I am not stating that it is equivalent to 1password, I think this may be a misdirected reply.  I have already stated above I own 1pw4 for both ios and mac os.

However to answer: I think icloud keychain is a viable replacement if its as advertised.  I just assume one has some icloud.com management portal for them.  How else would one update say, the expiration date of a credit card.

When you say something isn't equivalent but then say it's a replacement those two don't jibe for me. As I stated previously I think iCloud Keychain is a great way to get the plebs to use complex and unique passwords but when it comes to the people that have desired and paid for 1Password for years iCloud Keychain will not suffice for the majority of users. I'd even say it's likely that iCloud Keychain won't only not hurt 1Password but will help drive certain customers to them after they understand how such an app/service can be useful.

2) If there is a management portal I haven't seen it. I don't see how longtime 1Password users would give that up for a much less sophisticated tool. And before someone says that iCloud Keychain isn't officially launched yet or that it's new yada yada if and when Apple makes it more on par with 1Password I'll reevaluate them at that time, but as of right now (and for the last several months) it's simply not a viable replacement.
post #25 of 37
Quote:
Originally Posted by Inkling View Post

I hope Agile sees this new version as a work-progress. For reasons I don't quite understand, the main page "Categories" listing includes items like Passports and Driver Licenses.

Hey, how many of us have two passports or even two driver's licenses? Maybe some categories need to default to not being listed. Listed with Logins (270 of theme) they clutter and confuse.

I see what you mean about the categories but I assume that is done for families. Still, I don't think it's the best method.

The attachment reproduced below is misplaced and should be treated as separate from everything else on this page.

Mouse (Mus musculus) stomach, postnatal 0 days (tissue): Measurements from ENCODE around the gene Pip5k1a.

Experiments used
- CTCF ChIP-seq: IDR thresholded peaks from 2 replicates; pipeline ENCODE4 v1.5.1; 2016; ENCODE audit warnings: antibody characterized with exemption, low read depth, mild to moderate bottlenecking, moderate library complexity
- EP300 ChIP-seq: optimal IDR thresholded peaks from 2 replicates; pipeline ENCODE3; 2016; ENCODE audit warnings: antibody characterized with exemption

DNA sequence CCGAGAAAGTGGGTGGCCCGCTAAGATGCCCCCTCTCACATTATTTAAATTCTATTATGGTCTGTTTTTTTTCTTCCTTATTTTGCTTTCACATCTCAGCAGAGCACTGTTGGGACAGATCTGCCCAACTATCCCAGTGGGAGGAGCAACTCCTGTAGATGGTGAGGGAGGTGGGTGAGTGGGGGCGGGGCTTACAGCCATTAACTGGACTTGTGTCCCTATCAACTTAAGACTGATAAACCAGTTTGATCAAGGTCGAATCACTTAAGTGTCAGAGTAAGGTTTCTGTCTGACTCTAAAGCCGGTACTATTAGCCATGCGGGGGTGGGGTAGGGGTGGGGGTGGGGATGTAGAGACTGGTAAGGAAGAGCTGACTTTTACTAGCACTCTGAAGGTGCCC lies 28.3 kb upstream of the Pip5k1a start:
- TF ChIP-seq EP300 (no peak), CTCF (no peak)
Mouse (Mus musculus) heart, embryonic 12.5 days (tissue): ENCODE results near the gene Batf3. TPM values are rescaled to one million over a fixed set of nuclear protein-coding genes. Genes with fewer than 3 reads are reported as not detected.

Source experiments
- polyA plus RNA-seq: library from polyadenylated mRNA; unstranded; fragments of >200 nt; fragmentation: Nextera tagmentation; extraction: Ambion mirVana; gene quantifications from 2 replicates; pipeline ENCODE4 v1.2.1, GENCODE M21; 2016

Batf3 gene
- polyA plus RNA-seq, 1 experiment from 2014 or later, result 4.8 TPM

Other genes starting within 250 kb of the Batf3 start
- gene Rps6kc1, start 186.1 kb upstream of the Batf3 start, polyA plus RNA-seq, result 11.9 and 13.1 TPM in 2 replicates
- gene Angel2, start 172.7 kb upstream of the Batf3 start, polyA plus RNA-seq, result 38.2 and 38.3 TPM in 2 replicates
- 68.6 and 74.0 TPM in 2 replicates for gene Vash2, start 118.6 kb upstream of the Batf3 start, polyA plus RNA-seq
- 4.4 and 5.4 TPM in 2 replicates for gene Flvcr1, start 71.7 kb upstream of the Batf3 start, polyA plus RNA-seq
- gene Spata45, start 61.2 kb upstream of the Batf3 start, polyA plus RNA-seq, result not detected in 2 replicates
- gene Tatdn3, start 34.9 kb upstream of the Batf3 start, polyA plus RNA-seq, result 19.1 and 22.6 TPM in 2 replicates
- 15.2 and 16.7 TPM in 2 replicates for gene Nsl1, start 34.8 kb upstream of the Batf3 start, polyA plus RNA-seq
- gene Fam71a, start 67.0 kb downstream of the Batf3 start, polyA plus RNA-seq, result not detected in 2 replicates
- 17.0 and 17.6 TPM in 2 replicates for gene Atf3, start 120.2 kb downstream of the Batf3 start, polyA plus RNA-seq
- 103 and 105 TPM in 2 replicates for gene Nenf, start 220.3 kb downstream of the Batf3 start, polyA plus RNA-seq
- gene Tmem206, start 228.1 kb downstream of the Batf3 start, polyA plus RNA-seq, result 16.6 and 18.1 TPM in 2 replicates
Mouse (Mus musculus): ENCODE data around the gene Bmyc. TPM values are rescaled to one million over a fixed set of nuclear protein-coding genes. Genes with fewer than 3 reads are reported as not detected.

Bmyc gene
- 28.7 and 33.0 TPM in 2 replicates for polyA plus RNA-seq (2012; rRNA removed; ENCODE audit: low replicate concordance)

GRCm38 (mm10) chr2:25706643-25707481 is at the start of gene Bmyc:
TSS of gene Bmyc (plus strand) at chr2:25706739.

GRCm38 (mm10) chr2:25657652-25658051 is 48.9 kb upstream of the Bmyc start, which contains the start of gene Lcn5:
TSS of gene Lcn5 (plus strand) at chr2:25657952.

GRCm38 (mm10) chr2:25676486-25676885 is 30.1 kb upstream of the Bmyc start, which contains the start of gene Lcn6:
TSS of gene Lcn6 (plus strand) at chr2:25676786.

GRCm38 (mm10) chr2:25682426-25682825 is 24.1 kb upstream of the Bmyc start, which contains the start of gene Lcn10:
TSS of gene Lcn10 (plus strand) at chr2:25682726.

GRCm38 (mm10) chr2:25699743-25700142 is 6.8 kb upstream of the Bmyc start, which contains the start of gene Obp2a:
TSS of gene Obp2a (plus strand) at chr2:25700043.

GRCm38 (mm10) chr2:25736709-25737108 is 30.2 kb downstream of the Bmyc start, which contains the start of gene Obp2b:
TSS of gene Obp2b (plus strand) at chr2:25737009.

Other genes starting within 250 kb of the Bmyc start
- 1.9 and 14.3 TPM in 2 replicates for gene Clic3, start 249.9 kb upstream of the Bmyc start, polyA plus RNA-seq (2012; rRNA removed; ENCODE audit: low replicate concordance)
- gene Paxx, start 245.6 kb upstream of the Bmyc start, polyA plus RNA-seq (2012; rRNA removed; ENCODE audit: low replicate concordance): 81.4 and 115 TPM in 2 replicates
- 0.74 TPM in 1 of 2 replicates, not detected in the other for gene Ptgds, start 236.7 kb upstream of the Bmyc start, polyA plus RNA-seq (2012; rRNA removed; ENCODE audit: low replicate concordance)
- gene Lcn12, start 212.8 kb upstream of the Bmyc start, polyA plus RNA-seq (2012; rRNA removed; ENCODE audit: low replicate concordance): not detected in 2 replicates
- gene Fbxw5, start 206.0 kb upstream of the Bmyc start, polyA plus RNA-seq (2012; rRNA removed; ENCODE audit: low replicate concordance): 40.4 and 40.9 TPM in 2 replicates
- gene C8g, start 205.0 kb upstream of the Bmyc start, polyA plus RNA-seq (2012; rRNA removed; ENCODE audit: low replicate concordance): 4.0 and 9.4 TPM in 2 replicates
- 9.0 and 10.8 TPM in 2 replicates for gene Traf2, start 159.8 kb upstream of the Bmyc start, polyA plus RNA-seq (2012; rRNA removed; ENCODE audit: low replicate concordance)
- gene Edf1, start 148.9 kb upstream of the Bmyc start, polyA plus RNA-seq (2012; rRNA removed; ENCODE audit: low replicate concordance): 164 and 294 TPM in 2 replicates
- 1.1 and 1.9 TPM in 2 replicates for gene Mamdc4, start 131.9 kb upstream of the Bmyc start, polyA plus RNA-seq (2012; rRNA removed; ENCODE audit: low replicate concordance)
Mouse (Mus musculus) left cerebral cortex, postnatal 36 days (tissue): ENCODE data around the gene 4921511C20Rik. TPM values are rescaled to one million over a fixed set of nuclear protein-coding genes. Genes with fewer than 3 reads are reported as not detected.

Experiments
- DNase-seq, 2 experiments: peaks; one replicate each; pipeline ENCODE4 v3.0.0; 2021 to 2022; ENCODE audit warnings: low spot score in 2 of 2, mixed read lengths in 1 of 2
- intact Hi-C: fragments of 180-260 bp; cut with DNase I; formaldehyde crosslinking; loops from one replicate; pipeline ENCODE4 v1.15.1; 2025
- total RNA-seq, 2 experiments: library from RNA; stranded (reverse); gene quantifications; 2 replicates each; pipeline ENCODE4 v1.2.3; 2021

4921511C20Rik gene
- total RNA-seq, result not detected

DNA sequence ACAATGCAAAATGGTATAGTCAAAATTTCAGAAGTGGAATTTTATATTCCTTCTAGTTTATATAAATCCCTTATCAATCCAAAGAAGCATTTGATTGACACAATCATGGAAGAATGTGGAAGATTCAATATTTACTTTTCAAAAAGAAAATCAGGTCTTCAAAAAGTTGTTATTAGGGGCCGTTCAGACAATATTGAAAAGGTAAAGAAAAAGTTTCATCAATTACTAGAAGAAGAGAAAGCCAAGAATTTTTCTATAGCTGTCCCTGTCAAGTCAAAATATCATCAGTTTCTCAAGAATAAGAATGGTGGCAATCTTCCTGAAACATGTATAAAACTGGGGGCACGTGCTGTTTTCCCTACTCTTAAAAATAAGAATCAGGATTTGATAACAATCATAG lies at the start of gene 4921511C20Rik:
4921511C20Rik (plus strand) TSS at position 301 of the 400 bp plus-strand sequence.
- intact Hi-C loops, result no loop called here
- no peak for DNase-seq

post #26 of 37
Quote:
Originally Posted by akqies View Post


When you say something isn't equivalent but then say it's a replacement those two don't jibe for me. As I stated previously I think iCloud Keychain is a great way to get the plebs to use complex and unique passwords but when it comes to the people that have desired and paid for 1Password for years iCloud Keychain will not suffice for the majority of users. I'd even say it's likely that iCloud Keychain won't only not hurt 1Password but will help drive certain customers to them after they understand how such an app/service can be useful.

2) If there is a management portal I haven't seen it. I don't see how longtime 1Password users would give that up for a much less sophisticated tool. And before someone says that iCloud Keychain isn't officially launched yet or that it's new yada yada if and when Apple makes it more on par with 1Password I'll reevaluate them at that time, but as of right now (and for the last several months) it's simply not a viable replacement.

 

it is not equivalent because it does not offer cross-platform capability nor the extra authentication step, nor the sync flexibility as 1password.  It is viable (viable does not mean better) in that it looks to be a decent apple-ecosystem password management system with complex password generator and device sync.

 

I believe Craig Federighi had mentioned during the keynote you could go in and edit/delete passwords.  I just assume the management portal.

 

Some caveats:

I do not know if the iOS flavor of this will work only in safari or if (say) uiwebkit-based apps will get it too. 

 

Nor do I know for sure there will be a management portal, or even if the iOS keychain APIs just suddenly become aware of the icloud synced additions. 

 

If iCloud keychain sync works throughout iOS7 and provides a management portal, I would consider dumping 1password.

Doodle Dice iPhone puzzle game: A fun, free physics-laden collection of dice games.  Greatest app made yet?  Perhaps young man... Perhaps.
Reply